A protester holds a placard showing a Palestinian flag at University of California, Los Angeles Image Credit: AFP

The Western world is witnessing a surge in global student activism, particularly concerning the Israeli-Palestinian conflict. Following intense protests at American universities, student groups worldwide have established “solidarity encampments” to pressure institutions and policymakers to condemn Israel’s military actions.

These demonstrations, numbering over 400 in the US alone by April 2024, and many more worldwide, demand divestment from Israeli-linked assets and the cessation of academic ties with Israel.

The growing student protests coincide with ongoing violence in Gaza and stalled ceasefire negotiations. While some universities like Brown University have engaged in dialogue, few concessions have been made.

While these student protests face opposition and police action, especially in the US, Germany, and France, campus protests have achieved modest successes, including divestment discussions and temporary halts in university relationships with military contractors. Overall, these protests amplify Palestinian human rights concerns on a global scale.

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Contrast with historical leniency

While protesting students draw inspiration from past anti-war movements in the 1960s and 1970s, there are differences in scale and intensity. Unlike the violence seen in the past, the current protests have not resulted in fatal clashes with law enforcement.

However, there is a sense of tension, with fear of a potential tragic event. Despite similarities in rhetoric and activism, the overall level of engagement is deemed lower than during the Vietnam era. Campus authorities have swiftly cracked down on pro-Palestine protests, contrasting with historical leniency.

While some view the protests as antisemitic, protesting students and organisers insist they are peaceful demonstrations defending Palestinian rights. President Joe Biden has supported the right to peaceful protest but condemned violence and disruptions. Though protests have remained peaceful, authorities of several universities like Columbia in the US have used police actions to disperse protesting students.

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A large number of students have been suspended, many professors have been fired from their jobs, and several student associations have been banned. Despite occasional agreements between protesters and university officials to avoid disruptions, more than 2000 students have been arrested in at least 58 crackdowns at 44 academic campuses in the US alone since mid-April.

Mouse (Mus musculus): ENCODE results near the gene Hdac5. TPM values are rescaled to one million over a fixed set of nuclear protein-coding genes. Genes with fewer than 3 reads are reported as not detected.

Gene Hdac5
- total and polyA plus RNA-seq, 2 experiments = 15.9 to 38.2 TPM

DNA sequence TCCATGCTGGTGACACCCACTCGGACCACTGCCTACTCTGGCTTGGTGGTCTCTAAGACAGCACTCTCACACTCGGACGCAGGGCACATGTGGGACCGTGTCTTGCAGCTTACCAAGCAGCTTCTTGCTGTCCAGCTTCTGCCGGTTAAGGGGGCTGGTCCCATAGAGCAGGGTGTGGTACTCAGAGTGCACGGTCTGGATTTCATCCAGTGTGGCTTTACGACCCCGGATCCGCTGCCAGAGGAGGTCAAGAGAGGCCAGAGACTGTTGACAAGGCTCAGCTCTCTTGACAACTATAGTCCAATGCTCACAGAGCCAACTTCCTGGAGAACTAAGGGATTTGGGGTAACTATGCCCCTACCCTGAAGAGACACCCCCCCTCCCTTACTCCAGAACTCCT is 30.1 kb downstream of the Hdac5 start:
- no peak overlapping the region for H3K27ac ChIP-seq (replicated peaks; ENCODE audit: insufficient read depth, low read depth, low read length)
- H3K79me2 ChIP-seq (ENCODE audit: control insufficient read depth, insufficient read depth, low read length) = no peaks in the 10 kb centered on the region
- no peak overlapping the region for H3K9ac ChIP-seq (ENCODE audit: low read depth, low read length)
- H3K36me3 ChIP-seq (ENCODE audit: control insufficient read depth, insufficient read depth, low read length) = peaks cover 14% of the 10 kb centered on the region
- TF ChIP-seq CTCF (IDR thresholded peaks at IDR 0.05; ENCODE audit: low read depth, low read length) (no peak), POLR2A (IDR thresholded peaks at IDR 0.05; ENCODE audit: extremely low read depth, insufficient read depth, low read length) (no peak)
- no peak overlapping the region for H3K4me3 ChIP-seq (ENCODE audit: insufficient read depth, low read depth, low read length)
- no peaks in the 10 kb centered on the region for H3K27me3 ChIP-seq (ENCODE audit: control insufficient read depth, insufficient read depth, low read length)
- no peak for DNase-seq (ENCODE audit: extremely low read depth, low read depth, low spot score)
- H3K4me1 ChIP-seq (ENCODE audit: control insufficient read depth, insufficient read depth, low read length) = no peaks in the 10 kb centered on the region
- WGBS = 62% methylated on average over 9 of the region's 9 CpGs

The violent police actions against pro-Palestine campus protests can be seen as anti-democratic for several reasons. Firstly, the protests are a form of peaceful assembly and expression, fundamental rights in a democratic society. By responding with forceful police intervention, university authorities are suppressing these rights.

Secondly, the protests are a response to deeply felt grievances and concerns among students regarding Israel’s military actions in Palestine. These students are engaging in democratic activism by seeking to pressure institutional leaders and policymakers to change their stances on these matters. Police actions that hinder or prevent this activism undermine the principle of citizens’ right to petition their government for grievances.

A foundational pillar

Additionally, many of these pro-Palestine protests are met with positive reactions from peers and contemporaries elsewhere, indicating widespread support for the students’ cause. Suppressing such expressions of solidarity through police action goes against the spirit of democratic participation and free expression of ideas.

Campus activism is a potent expression of free speech and a foundational pillar of democracy. Campuses are needed to provide a fertile ground for such expressions, where students, often at Universities, as microcosms of society, are not immune to issues of injustice, discrimination, and inequality.

When students mobilise to demand changes in campus policies or practices, they contribute to a culture of transparency and accountability, ensuring that the values of fairness and equality are upheld within academic institutions.

Additionally, campus activism plays a crucial role in shaping public discourse and influencing policymaking. History has shown that many significant social and political movements, from civil rights to anti-war to environmental protection to arrest climate change, have been spearheaded by student-led initiatives.

Furthermore, campus protests and politics foster a culture of civic engagement and participation. By encouraging students to become informed about political issues, vote in elections, and engage in advocacy efforts, campuses contribute to the vibrancy of democratic governance.

Students who are politically active during their college years are more likely to remain engaged citizens throughout their lives, thereby enriching the democratic process with their diverse perspectives and experiences.

Thus, campus protest and politics in the West are not just important but indispensable elements of the equation. The pro-Palestine protests in university campuses in the West embody the principles of free speech, civic responsibility, and social justice, while also serving as catalysts for positive change and progress.

By nurturing a culture of activism and engagement among students, rather than resorting to the use of brute police force to suppress them, campuses in the West need to play a vital role in shaping the future of democracy and ensuring that its ideals endure for generations to come.